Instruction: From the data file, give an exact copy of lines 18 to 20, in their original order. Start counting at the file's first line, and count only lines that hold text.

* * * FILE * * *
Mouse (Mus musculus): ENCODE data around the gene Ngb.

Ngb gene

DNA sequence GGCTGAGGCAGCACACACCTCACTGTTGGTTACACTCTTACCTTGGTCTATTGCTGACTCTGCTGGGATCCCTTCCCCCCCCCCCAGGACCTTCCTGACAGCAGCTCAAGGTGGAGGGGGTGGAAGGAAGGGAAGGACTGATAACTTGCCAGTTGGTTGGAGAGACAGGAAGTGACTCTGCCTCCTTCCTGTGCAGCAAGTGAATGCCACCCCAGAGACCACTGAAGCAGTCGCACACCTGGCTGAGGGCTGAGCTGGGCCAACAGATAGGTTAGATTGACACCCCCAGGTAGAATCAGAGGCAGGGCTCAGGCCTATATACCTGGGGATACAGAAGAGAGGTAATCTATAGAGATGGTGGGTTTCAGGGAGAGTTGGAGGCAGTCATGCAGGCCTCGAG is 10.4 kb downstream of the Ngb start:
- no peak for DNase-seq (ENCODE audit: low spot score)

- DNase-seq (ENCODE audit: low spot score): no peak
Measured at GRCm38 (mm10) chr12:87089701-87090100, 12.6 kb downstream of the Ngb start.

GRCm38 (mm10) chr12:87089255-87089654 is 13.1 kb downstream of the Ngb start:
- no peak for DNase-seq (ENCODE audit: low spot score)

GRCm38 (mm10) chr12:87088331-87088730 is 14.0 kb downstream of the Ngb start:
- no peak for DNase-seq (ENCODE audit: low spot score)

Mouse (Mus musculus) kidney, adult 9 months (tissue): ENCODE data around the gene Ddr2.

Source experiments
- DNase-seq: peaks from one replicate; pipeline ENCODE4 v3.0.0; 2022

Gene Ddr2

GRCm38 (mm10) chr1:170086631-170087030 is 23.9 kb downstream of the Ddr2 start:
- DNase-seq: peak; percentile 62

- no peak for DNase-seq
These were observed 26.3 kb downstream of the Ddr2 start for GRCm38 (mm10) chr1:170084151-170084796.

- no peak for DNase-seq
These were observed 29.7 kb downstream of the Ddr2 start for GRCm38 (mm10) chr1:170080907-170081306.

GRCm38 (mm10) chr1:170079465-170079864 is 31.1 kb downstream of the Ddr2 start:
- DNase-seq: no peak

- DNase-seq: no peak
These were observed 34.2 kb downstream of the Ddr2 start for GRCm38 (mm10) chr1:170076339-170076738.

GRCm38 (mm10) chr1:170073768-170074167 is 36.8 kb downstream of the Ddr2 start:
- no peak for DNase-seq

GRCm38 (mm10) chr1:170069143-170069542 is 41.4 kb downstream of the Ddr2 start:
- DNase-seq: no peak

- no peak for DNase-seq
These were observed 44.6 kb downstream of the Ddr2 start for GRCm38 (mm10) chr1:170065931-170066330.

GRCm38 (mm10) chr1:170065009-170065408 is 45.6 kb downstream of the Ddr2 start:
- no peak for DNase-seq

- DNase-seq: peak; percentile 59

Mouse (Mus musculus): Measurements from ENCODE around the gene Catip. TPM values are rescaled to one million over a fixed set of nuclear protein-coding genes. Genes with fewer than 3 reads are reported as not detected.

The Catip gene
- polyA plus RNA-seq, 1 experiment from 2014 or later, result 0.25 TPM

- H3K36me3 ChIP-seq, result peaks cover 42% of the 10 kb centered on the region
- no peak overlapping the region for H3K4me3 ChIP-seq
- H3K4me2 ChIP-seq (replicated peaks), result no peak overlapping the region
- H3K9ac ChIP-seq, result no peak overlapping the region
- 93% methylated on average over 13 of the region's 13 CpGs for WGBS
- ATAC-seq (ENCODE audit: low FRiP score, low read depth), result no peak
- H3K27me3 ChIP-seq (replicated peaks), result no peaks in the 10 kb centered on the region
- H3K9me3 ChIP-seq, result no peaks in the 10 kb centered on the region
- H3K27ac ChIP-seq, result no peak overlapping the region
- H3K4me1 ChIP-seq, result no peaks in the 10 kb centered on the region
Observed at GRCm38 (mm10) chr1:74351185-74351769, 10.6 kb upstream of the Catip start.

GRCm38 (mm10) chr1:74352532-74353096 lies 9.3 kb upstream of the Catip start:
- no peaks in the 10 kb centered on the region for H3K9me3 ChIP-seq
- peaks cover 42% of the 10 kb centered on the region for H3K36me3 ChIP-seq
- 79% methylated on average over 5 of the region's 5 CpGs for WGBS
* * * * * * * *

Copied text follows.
These were observed 26.3 kb downstream of the Ddr2 start for GRCm38 (mm10) chr1:170084151-170084796.

- no peak for DNase-seq
These were observed 29.7 kb downstream of the Ddr2 start for GRCm38 (mm10) chr1:170080907-170081306.